On Sutton's first road trip as a radio announcer, he filled in for Caray.
"I got Skip Caray's envelope with his meal money in it, and I thought, 'Wow, this is the best job ever. I have to get one of these full time.' I got to stay in Skip Caray's assigned hotel room," Sutton said. "He was always just encouraging. He had a wonderful sense of humor. I texted Chip last night and I told him, 'Your dad always made me smile.' To me, it's baseball, it's not brain surgery, and he always reminded us that it was fun.
"He was a huge inspiration for me. He and Pete Van Wieren are probably two of the reasons that I'm here today. There was Vin Scully growing up, but then I moved south. As I became older and studied broadcasting, those two guys always welcomed me into their booth with advice, with guidance. Those guys are it. They couldn't be more different, which is great, but those guys are the reason that I do what I do today."
Remembering Caray, Sutton got out his old Braves bottle opener. He said the bottle opener has become more special to him as a reminder of Caray.
"Popped open a cold one, and as I did, it had the 1995 World Series winning call," Sutton said. "He had a way about him, but it was his way, and he was true to himself. He never bent for anybody else. He is baseball in the south. He's really going to be missed."
Caray, Van Wieren and Pirates broadcaster Lanny Frattare each made the jump to broadcasting Major League Baseball in 1976.
"We were all part of the same class," Frattare said. "One of the things that was true for me was that I had a lot of questions about broadcasting. I was fortunate that I had a lot of people that I could talk to about them, and Skip was one of them. Even though Skip hadn't been in the big leagues longer than I had, he had a broadcasting background and I could talk to him about his dad and why he thought his dad was so well loved.
"I was also so amazed that when I listened to Skip, that he and Harry were such different personalities on the air. That was also a lesson to me because it proved to me that there wasn't one set way to do broadcasting to be successful. I'm pretty touched by his death for a number of reasons. One, because he was a friend and I'm sorry that he's gone. But I think it also says to me indirectly that I'm getting up there in age, too."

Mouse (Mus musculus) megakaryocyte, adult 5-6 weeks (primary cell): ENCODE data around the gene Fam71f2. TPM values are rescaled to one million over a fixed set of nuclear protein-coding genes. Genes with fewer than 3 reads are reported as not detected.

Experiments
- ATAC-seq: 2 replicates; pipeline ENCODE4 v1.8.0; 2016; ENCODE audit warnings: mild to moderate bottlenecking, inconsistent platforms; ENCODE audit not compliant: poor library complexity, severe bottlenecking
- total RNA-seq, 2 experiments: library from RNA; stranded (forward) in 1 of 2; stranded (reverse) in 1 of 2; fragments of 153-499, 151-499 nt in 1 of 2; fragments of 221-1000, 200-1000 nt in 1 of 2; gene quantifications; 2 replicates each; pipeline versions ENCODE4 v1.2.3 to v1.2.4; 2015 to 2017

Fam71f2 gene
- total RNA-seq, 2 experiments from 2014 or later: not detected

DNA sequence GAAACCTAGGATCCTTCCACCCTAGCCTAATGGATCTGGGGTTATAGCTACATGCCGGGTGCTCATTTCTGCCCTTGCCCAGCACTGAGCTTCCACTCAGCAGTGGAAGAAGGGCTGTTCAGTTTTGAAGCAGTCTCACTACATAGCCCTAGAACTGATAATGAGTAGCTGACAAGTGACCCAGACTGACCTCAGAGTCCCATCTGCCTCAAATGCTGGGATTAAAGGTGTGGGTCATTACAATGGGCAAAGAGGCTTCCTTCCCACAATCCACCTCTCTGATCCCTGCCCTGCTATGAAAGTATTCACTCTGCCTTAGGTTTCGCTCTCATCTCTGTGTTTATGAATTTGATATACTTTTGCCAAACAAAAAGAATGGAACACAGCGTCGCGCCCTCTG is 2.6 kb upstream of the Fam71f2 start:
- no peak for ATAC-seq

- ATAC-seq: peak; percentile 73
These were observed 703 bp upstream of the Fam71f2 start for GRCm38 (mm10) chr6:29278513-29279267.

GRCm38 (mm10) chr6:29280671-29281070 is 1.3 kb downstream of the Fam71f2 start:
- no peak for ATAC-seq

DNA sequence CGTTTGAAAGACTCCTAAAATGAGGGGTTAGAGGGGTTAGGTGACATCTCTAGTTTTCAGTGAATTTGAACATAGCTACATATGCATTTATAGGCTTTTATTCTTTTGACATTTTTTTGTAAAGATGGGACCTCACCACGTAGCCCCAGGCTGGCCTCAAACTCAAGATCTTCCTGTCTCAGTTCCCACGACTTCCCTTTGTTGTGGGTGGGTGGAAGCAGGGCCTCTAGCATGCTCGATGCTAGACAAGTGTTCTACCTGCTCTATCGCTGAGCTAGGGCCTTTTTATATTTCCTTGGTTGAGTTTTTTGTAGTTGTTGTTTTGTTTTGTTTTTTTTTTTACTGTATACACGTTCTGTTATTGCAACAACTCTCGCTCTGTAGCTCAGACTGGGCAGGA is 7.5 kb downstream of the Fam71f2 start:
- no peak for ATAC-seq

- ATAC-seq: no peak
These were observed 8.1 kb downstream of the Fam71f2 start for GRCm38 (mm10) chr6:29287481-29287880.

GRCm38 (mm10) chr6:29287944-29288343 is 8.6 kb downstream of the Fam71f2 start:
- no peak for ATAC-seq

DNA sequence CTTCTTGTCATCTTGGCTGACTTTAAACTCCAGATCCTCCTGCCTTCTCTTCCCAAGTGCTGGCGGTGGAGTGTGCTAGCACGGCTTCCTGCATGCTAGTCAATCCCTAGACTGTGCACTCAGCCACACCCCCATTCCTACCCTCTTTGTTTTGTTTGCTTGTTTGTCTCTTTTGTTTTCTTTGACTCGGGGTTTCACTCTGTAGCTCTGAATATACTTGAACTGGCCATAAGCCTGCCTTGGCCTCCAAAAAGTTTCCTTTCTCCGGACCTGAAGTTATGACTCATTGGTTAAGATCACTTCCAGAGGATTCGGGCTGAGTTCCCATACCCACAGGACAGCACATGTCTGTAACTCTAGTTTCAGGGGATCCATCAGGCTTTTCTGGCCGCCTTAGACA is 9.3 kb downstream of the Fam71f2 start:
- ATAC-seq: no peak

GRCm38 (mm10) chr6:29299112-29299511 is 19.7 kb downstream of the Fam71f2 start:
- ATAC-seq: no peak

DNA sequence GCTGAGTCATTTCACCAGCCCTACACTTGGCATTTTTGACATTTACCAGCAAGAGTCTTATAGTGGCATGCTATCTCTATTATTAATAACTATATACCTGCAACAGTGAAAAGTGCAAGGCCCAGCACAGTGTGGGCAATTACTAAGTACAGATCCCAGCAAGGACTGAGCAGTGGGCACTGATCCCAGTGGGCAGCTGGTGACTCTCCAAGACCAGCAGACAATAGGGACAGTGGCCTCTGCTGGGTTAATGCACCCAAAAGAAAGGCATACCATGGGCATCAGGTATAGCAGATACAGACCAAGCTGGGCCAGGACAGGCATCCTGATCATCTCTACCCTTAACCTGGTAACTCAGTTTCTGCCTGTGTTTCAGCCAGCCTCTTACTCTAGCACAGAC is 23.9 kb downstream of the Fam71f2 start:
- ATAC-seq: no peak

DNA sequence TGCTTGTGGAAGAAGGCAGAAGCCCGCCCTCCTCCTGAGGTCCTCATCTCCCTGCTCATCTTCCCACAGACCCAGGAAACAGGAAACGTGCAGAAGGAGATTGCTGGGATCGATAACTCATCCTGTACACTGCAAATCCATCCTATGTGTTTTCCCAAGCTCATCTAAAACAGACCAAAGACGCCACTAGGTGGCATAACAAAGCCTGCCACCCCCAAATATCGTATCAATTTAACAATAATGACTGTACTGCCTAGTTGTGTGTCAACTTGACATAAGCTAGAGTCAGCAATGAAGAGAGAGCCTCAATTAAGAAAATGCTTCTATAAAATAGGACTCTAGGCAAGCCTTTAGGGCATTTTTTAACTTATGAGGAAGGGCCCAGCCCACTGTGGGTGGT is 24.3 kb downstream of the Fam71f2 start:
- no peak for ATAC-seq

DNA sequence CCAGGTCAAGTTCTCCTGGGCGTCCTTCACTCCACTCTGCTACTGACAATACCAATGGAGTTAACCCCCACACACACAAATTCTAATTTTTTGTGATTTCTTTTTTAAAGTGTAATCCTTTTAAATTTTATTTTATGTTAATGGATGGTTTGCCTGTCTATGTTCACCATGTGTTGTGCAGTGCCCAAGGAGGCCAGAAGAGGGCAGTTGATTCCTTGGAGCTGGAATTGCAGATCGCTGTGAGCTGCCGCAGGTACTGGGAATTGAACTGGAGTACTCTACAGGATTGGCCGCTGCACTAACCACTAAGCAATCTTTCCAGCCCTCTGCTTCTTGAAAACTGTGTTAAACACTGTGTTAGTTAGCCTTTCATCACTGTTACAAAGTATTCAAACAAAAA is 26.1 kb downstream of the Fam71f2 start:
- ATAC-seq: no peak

The Caray family issued a statement Monday:
"We are overwhelmed by the number of friends, colleagues, coworkers, MLB players and people in the baseball community who have reached out to us and so grateful and touched by their support and prayers. We are also deeply appreciative by the outpouring of support from the fans who grew up watching him and shared the ride."
Turner Sports will recognize the legacy of Skip Caray over the next several weeks, including a special feature on his legacy during the Sunday MLB on TBS telecast on Aug. 10 and a tribute during the Braves game telecast on Peachtree TV on Tuesday, Aug. 12, what would have been Caray's 69th birthday.
"We are deeply saddened by the loss of Skip Caray, whose Hall of Fame-worthy career behind the microphone was instrumental in the growth of Turner Sports from regional telecaster to national sports broadcaster," Turner Sports President David Levy said. "While Skip's work on our NBA and NFL coverage was significant, his legendary calls and trademark wit on TBS baseball are what resonated most with fans nationally and will not soon be forgotten. Our thoughts and prayers are with the Caray family."
Jim Molony is a writer for MLB.com. MLB.com reporters Justice Hill, Bill Ladson, Jenifer Langosch, Anthony DiComo, Adam McCalvy and Mike Ritter contributed to this article. This story was not subject to the approval of Major League Baseball or its clubs.